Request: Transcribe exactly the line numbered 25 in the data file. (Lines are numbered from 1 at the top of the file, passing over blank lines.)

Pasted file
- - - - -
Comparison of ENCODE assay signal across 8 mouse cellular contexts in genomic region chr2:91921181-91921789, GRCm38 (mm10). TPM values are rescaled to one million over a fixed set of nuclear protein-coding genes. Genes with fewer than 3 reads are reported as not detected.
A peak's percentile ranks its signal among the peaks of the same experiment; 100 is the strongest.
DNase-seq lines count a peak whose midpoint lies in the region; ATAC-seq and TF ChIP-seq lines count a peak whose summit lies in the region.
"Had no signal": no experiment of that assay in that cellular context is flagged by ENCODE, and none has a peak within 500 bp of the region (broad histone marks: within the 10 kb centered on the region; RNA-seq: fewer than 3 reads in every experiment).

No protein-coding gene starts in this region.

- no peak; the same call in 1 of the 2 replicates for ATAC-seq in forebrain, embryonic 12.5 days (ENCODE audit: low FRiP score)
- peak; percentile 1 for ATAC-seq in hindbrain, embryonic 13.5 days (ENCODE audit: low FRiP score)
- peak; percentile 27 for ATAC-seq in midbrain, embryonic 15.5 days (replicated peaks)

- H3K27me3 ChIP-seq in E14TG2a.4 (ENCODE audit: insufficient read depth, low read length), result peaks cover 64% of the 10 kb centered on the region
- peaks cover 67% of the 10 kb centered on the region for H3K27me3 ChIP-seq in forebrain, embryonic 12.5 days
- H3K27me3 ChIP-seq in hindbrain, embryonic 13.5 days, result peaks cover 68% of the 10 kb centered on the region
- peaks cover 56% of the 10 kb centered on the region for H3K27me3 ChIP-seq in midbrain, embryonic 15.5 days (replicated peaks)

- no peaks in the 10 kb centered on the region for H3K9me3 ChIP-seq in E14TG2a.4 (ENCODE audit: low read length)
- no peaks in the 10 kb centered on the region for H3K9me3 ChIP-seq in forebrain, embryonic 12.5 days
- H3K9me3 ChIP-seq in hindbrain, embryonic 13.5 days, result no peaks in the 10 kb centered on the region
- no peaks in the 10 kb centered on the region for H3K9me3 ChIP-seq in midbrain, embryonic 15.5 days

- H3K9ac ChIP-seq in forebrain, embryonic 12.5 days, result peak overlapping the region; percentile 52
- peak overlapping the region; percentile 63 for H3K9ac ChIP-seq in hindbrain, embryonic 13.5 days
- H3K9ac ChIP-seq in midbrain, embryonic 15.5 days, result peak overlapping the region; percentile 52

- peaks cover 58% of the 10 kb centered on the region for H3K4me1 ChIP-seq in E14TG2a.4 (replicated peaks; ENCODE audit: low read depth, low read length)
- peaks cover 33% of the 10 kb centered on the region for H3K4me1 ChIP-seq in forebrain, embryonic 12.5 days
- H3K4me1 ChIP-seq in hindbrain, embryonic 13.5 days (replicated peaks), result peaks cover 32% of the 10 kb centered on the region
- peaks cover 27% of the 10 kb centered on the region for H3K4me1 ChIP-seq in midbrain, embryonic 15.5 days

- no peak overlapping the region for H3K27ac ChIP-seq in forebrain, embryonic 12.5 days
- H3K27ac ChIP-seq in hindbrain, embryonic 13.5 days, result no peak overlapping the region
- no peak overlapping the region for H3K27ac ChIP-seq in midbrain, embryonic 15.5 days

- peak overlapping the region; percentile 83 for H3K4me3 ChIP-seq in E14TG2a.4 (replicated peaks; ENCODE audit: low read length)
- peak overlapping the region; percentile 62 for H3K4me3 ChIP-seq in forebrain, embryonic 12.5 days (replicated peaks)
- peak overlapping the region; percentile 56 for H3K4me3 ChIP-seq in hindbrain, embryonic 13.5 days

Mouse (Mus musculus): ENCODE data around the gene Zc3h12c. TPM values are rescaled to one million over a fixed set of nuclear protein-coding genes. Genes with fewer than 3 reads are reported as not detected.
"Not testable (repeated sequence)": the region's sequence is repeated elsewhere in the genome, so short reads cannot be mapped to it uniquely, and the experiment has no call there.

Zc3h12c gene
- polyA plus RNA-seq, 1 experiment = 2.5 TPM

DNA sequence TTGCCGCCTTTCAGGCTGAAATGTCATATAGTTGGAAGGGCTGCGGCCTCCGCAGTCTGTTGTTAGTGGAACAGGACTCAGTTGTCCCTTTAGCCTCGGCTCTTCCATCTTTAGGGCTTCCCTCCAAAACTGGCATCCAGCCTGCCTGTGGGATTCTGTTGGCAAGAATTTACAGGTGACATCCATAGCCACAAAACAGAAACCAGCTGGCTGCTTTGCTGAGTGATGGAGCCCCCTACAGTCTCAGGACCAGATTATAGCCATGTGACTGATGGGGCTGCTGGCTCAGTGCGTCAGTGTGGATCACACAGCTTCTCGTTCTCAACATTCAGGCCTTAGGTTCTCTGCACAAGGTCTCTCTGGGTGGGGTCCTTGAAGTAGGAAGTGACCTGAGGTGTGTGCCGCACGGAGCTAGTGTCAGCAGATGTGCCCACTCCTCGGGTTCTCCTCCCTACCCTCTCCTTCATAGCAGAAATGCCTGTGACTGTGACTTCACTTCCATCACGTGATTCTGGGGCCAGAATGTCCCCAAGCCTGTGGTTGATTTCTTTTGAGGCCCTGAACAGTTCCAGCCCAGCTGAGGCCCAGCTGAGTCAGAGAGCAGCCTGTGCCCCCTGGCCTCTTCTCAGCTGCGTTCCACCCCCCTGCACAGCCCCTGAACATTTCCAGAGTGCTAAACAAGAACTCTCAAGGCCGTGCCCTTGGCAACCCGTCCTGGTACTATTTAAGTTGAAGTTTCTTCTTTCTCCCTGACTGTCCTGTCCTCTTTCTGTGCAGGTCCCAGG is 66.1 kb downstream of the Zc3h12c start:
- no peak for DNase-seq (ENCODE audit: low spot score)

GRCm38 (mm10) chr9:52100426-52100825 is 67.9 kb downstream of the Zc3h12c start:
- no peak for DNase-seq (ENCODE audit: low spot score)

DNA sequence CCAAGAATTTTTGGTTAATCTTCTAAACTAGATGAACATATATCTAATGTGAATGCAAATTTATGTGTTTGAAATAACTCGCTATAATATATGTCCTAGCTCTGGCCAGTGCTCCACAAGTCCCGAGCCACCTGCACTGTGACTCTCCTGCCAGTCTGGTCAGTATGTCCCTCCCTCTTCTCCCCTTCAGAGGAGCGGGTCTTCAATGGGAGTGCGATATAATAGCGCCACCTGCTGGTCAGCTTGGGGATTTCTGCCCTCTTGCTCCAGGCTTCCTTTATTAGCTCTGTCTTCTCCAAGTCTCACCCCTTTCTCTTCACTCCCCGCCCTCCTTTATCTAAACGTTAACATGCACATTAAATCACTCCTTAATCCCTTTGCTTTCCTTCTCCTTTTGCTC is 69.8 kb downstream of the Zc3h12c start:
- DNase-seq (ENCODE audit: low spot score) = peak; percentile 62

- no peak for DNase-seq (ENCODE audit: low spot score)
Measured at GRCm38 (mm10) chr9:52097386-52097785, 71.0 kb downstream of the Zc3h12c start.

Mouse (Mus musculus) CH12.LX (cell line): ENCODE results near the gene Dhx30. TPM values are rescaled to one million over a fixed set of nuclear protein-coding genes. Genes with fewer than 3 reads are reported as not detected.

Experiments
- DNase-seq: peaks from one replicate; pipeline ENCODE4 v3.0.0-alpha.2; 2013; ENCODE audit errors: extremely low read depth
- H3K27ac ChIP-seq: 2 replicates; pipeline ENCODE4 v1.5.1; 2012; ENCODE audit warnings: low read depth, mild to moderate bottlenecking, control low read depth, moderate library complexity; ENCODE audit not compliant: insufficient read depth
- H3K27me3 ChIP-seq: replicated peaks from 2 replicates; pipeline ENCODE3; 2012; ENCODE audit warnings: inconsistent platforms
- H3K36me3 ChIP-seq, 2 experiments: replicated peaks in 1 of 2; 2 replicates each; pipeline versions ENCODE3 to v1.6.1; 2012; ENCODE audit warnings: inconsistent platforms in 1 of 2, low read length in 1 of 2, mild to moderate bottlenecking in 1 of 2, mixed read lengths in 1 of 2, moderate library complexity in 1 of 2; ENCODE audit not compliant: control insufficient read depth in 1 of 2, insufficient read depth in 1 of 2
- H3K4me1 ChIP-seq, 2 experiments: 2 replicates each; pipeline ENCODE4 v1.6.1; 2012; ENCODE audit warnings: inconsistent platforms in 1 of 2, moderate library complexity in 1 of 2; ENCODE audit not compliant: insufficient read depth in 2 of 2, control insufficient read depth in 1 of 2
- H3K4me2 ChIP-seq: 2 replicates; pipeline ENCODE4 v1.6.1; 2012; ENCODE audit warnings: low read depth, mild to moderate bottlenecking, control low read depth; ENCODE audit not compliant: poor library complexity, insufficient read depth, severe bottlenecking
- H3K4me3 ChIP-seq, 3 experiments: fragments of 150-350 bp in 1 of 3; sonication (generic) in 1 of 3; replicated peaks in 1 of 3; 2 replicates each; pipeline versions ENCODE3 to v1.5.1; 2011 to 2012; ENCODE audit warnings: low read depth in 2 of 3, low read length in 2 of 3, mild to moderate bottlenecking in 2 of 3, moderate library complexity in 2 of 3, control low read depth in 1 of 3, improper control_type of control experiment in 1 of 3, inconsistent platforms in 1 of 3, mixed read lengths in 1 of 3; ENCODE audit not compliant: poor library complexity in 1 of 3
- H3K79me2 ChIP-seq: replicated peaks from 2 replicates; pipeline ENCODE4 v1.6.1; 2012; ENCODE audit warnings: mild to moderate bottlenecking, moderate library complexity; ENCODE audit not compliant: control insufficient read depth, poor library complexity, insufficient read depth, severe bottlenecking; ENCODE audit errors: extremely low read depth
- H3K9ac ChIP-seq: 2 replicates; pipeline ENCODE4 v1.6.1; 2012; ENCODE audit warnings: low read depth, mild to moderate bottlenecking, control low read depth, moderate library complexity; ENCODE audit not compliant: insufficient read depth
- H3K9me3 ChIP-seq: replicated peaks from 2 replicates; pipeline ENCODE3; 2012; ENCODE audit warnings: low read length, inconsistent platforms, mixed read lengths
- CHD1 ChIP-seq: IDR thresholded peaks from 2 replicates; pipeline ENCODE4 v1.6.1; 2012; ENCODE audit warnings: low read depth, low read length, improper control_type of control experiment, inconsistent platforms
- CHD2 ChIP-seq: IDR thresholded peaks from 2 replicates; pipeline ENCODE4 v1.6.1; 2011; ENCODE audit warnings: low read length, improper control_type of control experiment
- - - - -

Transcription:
- H3K27ac ChIP-seq in hindbrain, embryonic 13.5 days, result no peak overlapping the region